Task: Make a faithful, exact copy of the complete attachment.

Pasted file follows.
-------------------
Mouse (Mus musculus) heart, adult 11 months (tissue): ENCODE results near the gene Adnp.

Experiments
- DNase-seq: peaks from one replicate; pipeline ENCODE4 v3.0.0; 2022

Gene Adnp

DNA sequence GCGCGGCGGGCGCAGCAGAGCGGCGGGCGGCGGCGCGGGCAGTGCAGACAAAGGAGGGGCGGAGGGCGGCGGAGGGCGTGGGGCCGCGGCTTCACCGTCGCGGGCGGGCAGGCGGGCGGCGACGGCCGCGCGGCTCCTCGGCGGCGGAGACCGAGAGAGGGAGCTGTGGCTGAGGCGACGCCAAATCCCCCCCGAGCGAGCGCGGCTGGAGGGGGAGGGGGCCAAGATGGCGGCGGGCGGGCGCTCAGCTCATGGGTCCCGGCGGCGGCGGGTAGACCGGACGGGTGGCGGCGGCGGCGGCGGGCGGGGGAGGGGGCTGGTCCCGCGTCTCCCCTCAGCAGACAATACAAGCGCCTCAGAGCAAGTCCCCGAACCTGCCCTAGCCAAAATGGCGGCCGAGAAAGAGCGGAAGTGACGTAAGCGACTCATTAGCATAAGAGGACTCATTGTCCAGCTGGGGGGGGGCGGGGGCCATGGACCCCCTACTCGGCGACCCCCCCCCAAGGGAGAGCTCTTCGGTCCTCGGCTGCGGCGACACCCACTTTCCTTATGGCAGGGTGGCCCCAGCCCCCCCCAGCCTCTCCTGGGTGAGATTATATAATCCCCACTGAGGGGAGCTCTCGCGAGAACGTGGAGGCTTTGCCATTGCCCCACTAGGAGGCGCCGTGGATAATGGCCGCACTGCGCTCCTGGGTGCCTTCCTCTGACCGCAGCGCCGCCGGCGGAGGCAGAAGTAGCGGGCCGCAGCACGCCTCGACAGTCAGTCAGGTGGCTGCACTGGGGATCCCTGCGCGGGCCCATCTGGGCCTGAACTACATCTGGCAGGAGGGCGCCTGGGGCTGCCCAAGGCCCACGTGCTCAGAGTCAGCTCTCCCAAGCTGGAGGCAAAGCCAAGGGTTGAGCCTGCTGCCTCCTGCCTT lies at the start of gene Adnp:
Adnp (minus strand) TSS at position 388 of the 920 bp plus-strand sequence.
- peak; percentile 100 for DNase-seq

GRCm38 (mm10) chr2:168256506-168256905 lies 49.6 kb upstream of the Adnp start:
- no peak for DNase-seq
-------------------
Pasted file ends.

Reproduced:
Mouse (Mus musculus) heart, adult 11 months (tissue): ENCODE results near the gene Adnp.

Experiments
- DNase-seq: peaks from one replicate; pipeline ENCODE4 v3.0.0; 2022

Gene Adnp

DNA sequence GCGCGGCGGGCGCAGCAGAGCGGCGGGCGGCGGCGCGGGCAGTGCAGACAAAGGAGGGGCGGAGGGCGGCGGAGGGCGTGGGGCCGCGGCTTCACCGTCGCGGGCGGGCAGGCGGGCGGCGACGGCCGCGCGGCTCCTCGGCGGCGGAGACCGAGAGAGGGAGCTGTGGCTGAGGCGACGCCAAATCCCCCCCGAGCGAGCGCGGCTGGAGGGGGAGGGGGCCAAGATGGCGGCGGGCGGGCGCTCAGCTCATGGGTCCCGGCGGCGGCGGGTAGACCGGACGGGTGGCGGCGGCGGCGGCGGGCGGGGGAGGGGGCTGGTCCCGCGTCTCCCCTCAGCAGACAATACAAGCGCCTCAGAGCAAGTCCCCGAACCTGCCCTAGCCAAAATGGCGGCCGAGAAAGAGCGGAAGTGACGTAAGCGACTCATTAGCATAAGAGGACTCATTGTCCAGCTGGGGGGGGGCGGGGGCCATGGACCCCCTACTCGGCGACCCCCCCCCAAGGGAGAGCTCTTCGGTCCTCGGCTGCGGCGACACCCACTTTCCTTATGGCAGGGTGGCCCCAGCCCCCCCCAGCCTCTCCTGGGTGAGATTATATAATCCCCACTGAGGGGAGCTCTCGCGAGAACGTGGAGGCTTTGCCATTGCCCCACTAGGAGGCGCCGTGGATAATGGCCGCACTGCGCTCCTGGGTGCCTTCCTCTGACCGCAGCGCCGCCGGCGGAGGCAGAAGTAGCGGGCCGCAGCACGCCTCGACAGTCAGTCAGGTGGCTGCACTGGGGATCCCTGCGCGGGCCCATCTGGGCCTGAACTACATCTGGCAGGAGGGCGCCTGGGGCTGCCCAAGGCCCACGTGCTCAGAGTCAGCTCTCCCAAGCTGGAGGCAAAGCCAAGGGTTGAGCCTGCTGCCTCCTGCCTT lies at the start of gene Adnp:
Adnp (minus strand) TSS at position 388 of the 920 bp plus-strand sequence.
- peak; percentile 100 for DNase-seq

GRCm38 (mm10) chr2:168256506-168256905 lies 49.6 kb upstream of the Adnp start:
- no peak for DNase-seq